The curvature of spacetime is defined by distortions of distance and time measurements. The curvature does not bend spacetime in a 5th dimension.
This is often illustrated by considering the surface of the Earth as an example of a curved space. It is true that the 2 dimensional surface of the Earth does bend in the 3rd dimension. So in this regard, the example is misleading. But in other ways, it is a good example.
Suppose the surface of the Earth was flat, like a paper map. You could go from one corner of a square to the opposite corner two ways, north then east, or east then north, and wind up at the same point.
That doesn't work on the Earth. It is easier to see if you use a big square. Start on the equator. Go north to the pole. Turn left and go south to the equator. Try it the other way. Go 1/4 of the way around the world to the east. Turn right and go to the pole. The two routes lead to two widely different points.
Arriving at two different points is the hallmark of curvature.
GR says that spacetime is curved near matter (Actually near energy density, pressure, and shear stress.) One effect of this is that time runs slower in a gravity well.
A "square" in spacetime can have one distance side and one time side. Suppose you are above a neutron star. The other corner of the square is the place and time straight below you on the surface, one second from now.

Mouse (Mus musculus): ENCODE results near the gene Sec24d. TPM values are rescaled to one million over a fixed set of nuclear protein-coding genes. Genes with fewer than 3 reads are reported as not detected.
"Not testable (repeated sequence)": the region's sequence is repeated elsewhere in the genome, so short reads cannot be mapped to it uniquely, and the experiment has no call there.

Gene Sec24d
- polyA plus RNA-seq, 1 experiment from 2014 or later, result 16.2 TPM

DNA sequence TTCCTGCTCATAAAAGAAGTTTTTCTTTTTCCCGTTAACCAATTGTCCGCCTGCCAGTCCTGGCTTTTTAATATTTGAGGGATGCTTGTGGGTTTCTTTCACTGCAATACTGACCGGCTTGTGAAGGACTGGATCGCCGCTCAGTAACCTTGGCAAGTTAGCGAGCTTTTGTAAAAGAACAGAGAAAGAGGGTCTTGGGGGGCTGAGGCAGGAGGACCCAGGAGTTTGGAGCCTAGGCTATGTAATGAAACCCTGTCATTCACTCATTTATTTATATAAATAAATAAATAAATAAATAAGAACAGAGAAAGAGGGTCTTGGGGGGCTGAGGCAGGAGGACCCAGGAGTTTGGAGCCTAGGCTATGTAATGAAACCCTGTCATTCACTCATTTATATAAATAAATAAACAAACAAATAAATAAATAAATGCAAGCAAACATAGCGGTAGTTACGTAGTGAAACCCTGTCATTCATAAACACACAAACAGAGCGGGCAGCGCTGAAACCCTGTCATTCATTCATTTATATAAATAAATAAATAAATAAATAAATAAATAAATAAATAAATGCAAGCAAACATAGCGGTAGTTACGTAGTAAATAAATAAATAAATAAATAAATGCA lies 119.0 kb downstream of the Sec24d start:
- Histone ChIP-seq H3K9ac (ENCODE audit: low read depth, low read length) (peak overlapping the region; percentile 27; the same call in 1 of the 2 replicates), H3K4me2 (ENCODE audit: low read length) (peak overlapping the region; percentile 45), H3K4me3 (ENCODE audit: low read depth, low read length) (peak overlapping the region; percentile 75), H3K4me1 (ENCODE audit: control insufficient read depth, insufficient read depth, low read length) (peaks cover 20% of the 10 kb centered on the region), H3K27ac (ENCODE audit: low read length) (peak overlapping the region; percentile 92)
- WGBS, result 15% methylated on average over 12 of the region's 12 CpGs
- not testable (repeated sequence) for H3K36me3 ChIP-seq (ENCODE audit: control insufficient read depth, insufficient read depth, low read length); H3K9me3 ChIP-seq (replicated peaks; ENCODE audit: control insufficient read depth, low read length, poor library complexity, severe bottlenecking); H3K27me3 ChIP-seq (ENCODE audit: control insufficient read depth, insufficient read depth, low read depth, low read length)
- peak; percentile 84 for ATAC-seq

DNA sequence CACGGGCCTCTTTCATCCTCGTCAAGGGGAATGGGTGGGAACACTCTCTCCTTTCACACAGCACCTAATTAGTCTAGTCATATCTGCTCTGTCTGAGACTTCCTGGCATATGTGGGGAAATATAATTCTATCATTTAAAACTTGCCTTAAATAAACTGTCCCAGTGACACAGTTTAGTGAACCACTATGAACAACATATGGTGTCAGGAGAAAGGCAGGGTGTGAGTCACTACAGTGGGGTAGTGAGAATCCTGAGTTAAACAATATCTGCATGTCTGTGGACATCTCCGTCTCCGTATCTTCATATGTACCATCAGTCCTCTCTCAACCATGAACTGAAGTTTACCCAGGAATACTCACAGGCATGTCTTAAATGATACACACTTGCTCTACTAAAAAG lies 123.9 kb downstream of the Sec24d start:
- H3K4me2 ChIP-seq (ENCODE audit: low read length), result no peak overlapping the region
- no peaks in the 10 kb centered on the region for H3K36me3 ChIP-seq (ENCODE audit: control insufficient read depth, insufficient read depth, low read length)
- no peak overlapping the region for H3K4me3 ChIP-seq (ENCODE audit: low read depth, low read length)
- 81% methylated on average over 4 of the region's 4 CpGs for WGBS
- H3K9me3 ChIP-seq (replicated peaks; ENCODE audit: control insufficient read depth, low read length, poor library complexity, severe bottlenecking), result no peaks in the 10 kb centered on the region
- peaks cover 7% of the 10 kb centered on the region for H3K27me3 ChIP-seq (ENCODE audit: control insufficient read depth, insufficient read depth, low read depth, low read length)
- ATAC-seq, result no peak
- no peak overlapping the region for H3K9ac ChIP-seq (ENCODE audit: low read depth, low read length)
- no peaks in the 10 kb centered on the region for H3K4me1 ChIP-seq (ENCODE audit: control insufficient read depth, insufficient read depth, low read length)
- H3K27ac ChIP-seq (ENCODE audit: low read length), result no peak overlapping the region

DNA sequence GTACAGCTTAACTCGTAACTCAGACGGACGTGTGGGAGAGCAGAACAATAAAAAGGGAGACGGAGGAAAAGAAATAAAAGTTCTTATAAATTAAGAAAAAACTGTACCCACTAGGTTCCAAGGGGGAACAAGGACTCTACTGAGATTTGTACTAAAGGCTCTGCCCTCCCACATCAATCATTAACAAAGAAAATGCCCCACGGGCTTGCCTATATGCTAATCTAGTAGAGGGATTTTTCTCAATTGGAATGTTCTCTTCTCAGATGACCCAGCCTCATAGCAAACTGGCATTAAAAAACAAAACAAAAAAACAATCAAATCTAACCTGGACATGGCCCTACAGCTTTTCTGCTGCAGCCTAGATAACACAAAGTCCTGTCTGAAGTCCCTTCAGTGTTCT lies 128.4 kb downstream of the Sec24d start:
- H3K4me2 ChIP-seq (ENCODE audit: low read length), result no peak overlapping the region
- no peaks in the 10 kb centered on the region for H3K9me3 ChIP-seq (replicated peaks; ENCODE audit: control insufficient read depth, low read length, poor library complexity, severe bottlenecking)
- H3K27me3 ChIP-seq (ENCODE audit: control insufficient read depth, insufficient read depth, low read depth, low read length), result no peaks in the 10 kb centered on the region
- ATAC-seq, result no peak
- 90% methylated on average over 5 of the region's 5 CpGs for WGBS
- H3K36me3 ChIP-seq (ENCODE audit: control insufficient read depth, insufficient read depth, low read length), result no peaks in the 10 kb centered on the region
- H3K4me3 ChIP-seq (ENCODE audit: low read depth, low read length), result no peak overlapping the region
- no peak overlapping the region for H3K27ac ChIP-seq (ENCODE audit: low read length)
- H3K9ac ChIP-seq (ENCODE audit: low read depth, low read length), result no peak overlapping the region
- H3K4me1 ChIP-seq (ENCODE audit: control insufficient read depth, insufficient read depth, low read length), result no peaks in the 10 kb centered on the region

There are two routes. You can find the point on the surface below you right now, and then wait one (slowed) second. Or you can wait a second, and then find the point that is right below you at that time. The two routes lead to different place-and-times.
There are also purely spatial distortions. That is, there are distortions in spacetime where all sides of the square are distances. If you wanted to orbit the neutron star, you fight first want to measure the circumference of the orbit. You might also calculate the distance to the center of the neutron star from $2\pi r$. If you measure the distance to the center, you would find it is farther than $2\pi r$.
Reimann developed the mathematics of curved space. But he only considered space where all dimensions are distance.
A prime difference between classical physics and relativity is that time is the same for everybody in classical physics. In relativity, time has some properties in common with space.
I am at rest. My position at time $t_0$ and $t_1$ is the same, $x_0$. You see me as moving. You say my positions at $t_0$ and $t_1$ are different. This confuses nobody. It is a simple effect of motion.
Time has this same property. I am at rest. I am holding two lights at $x_0$ and $x_1$. The lights flash at the same time, $t_0$.
You are moving. You say the lights flashed at different times. This too is a simple effect of motion. It ifs very confusing, but true.
Einstein saw the deep connection. Time behaves so much like space that it must be included in the distance vector. Leaving it out gives wrong answers. It would be like measuring the distance from the base of a mountain to the top on a map. You get the wrong answer if you leave out altitude. This led to SR.
To develop GR, Einstein applied Reimann's mathematics of curved space to spacetime.